LDC: So true! But talk to me a little about the philanthropic organization Year Up and why you feel that program is so important.
EF: I’ve worked with Year Up since the Bay Area site opened in 2008. To date, salesforce.com has hosted 47 interns. The program is important because it introduces youth and more diversity into our offices. There is a divide that exists in this country that prohibits talented young adults from accessing opportunities in technology – this is even more challenging for young African-American women. Year Up Bay Area is not a hand-out but a hand-up for young, talented adults to access the skills, education and networks so critical to be successful in today’s corporate environment. For many of these women, this is their path to college success and it’s possible only through the support Year Up Bay Area provides. I feel the work Year Up Bay Area is doing is crucial because it increases the opportunities available to African-American women, opening the doors to management roles, increasing annual earnings, and creating further opportunities for minorities in the future – ending cycles of poverty and dependence. The Year Up program provides the platform and opportunity for young women of all ethnicities to attain success for themselves.
LDC: Do you see Year Up also assisting with encouraging more African-American females to get involved in science & technology?
EF: Yes. Year Up clearly works hard to reach that specific demographic, enabling them to become self-sufficient. I’ve worked first-hand with quite a few talented young women from the program and am thrilled to see doors opening for them. The overall goal of Year Up is to connect skilled talent with corporations looking to hire talented workers, and that is not limited to any specific demographic. In fact, one of the Bay Area classes was the first in the program to have more female students than male!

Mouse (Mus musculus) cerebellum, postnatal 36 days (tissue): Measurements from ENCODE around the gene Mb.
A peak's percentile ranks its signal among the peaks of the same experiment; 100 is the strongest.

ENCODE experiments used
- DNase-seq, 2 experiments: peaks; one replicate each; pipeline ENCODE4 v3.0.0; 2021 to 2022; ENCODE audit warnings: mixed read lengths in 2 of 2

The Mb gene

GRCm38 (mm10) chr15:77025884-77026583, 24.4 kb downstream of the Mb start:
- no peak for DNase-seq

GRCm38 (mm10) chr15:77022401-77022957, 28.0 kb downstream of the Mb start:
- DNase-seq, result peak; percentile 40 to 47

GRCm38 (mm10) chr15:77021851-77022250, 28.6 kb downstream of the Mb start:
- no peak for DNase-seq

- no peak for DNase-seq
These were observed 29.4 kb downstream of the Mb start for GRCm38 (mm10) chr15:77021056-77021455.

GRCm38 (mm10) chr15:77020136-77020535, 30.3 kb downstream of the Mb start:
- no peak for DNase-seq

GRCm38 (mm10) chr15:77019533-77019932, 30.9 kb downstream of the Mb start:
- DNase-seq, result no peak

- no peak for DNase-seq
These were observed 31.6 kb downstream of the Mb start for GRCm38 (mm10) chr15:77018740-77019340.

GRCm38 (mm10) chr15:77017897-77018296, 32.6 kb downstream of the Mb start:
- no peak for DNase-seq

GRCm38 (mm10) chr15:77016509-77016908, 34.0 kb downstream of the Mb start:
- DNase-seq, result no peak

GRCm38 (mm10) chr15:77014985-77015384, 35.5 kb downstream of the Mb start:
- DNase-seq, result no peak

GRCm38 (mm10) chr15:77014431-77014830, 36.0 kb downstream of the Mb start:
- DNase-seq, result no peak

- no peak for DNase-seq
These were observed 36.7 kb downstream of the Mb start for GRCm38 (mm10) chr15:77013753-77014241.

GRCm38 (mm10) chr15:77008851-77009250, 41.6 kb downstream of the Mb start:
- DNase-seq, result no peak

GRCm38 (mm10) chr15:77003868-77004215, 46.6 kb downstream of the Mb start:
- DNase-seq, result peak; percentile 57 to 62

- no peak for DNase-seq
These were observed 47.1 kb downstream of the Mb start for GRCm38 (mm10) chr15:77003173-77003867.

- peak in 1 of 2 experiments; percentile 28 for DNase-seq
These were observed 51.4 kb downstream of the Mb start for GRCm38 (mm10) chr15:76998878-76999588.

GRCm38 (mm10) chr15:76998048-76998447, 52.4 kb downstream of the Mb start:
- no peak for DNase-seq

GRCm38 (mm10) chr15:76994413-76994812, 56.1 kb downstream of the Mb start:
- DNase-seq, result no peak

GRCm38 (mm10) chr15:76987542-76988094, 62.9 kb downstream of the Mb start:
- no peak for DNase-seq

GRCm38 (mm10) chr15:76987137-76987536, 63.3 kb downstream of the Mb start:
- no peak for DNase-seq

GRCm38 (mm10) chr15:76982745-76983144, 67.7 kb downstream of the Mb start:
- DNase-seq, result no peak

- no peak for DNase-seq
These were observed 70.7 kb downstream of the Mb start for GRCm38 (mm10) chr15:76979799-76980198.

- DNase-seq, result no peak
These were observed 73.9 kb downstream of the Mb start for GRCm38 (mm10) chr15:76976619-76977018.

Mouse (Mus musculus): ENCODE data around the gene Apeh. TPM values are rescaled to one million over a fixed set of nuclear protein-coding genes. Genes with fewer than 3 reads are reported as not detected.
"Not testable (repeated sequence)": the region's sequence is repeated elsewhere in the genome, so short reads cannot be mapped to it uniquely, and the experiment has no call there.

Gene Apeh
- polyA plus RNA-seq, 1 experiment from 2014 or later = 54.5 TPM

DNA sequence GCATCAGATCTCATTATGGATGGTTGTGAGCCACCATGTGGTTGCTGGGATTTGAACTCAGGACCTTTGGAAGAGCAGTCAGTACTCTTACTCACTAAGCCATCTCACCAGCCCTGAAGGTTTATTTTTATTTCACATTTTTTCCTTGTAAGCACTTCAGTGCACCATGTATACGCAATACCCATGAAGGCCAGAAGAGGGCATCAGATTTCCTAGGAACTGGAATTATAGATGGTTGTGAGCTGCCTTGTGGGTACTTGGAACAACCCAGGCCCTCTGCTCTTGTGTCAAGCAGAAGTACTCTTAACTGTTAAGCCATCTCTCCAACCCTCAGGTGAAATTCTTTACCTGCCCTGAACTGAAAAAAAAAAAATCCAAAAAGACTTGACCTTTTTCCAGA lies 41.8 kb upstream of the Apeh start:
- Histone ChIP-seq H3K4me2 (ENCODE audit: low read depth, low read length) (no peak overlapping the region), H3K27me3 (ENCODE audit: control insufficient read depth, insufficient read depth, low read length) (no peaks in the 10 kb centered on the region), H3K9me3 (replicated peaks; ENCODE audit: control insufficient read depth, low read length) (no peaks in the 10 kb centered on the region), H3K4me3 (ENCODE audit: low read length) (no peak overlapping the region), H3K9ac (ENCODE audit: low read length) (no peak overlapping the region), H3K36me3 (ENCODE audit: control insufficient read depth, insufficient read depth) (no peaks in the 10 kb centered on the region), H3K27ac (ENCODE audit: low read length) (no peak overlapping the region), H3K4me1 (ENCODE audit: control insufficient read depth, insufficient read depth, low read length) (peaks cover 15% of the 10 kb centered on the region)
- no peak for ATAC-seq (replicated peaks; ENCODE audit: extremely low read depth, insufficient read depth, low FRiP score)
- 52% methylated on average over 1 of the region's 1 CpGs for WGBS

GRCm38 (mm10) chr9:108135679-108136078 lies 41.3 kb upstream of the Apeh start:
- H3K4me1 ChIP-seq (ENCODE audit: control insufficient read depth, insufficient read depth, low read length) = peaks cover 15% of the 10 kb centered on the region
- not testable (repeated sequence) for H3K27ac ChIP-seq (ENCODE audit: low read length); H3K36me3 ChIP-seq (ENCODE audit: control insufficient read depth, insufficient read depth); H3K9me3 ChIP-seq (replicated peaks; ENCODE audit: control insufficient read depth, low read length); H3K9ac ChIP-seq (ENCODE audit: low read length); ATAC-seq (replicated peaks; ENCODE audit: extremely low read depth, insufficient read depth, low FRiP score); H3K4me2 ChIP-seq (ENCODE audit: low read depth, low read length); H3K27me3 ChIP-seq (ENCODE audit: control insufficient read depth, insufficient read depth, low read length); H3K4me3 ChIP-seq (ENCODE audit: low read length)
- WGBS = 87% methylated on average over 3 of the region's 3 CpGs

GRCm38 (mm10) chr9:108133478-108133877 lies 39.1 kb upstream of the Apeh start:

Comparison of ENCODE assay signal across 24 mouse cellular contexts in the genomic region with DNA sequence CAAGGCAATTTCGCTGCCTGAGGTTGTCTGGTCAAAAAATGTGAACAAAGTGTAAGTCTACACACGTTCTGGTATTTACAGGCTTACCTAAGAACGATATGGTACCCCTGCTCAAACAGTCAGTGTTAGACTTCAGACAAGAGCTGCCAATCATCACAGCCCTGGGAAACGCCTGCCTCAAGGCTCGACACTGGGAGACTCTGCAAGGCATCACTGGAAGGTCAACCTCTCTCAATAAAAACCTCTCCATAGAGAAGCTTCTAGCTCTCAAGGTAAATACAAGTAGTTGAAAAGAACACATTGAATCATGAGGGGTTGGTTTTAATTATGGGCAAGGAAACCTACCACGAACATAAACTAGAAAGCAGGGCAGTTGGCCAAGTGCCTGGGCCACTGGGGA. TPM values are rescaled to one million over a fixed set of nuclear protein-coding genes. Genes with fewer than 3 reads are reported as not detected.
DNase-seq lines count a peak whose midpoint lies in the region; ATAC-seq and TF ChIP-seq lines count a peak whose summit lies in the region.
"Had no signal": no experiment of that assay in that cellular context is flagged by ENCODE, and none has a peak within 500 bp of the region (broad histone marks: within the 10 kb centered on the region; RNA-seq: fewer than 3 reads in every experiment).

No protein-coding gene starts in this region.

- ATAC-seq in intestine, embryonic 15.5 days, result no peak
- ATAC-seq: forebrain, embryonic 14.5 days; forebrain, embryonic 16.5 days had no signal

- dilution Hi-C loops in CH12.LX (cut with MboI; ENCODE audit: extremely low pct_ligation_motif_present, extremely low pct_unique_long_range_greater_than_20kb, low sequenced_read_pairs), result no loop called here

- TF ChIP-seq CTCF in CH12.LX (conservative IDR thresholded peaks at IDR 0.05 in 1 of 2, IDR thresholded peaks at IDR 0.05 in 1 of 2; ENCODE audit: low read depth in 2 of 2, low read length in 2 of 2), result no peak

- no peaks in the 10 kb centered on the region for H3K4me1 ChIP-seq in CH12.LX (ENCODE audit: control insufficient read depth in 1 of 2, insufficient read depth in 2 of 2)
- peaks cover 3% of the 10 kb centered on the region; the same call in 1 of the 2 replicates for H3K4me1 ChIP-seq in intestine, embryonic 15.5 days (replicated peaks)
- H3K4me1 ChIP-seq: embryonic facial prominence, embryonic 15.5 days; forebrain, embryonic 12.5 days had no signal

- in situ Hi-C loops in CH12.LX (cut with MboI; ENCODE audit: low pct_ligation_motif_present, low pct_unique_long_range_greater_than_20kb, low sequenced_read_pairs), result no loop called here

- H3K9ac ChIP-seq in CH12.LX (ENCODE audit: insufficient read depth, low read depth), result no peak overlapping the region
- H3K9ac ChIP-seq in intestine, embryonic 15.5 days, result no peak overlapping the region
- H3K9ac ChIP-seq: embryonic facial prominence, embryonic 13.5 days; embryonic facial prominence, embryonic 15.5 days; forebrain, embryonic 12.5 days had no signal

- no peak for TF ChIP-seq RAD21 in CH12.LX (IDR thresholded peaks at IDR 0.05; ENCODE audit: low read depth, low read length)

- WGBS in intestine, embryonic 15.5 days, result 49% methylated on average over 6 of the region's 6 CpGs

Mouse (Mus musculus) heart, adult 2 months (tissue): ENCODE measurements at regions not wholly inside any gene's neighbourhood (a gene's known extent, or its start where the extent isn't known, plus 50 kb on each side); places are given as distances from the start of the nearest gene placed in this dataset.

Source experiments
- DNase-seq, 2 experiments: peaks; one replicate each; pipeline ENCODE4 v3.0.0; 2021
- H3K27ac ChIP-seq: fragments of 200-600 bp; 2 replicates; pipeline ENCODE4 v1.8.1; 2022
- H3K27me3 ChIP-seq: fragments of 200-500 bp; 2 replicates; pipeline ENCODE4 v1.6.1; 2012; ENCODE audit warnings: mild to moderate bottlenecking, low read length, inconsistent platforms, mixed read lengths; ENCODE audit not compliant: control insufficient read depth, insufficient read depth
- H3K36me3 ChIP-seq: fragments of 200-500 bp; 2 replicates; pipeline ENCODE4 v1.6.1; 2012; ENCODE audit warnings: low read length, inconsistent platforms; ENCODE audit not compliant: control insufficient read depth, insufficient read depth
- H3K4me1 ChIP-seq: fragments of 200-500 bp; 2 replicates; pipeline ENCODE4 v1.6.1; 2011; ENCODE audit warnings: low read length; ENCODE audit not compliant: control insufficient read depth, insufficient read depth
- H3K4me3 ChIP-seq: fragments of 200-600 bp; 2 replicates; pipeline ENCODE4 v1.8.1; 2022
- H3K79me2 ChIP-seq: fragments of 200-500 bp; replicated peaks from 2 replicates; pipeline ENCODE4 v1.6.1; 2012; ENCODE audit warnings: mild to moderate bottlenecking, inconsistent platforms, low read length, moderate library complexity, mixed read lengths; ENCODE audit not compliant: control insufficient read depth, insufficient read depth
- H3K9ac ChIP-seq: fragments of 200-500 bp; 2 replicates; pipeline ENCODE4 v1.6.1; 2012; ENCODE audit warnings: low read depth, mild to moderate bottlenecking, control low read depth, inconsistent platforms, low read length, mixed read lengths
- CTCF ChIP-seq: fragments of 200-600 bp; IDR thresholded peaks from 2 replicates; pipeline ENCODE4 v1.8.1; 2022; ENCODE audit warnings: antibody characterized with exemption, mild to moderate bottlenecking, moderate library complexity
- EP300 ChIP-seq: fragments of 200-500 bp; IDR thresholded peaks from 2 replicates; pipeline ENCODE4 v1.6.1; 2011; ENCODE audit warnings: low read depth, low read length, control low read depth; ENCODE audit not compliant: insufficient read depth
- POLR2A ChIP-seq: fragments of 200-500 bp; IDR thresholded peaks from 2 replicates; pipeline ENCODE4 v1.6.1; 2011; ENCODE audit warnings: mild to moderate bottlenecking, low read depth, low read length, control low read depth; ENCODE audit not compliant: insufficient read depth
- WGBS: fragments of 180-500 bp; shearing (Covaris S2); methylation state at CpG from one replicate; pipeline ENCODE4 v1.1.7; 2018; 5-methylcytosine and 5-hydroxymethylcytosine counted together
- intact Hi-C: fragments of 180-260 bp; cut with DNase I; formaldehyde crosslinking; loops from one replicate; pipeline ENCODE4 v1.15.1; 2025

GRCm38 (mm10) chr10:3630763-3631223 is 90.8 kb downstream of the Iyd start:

LDC: Understanding what hurdles these girls might have to overcome, what hurdles have you had, if any, that you feel may have been a bit race/gender related and how did you move past them?
EF: Before salesforce.com, I recall a time early on in my tech career where a co-worker commented ‘Why are YOU here?’ I was a junior computer operator working the graveyard shift and had been on the job less than a month. Instead of letting him discourage me, that comment acted as a motivator. It became my goal to show him and others like him why I was qualified. Not in a sense to prove anything to them – instead, I was proving to myself that I had what it takes to go wherever I wanted to go. As a rule, I don’t let hurdles distract me; I use them as a launching point (turn a hurdle to a step) and move past it. In a few years, I went from junior computer operator to First Vice President.
LDC: Speaking of hurdles, race and all; What are your thoughts on this recent Infographic regarding diversity and Silicon Valley which is causing some controversy?
EF: I believe the gap is in education. If we want more minorities in technology, we need to focus on providing education and training programs that reach them. As a child, I was never discouraged from considering technology, management, or other high-level career tracks. So as both a woman and a minority, I don’t focus on barriers. I believe it has more to do with education and mindset than a deliberate attempt to exclude minorities from entering into technical professions.
LDC: What’s your greatest hope for your career and the tech industry for 2012?
EF: Personally, I will look for ways to continue to learn, grow, and drive change. As an industry, we must continue to look for opportunities to hire from a diverse candidate pool when applicable. It’s not about handouts, it’s about a hand up. I was certainly given opportunities in my career, and I look for ways to pay it forward.
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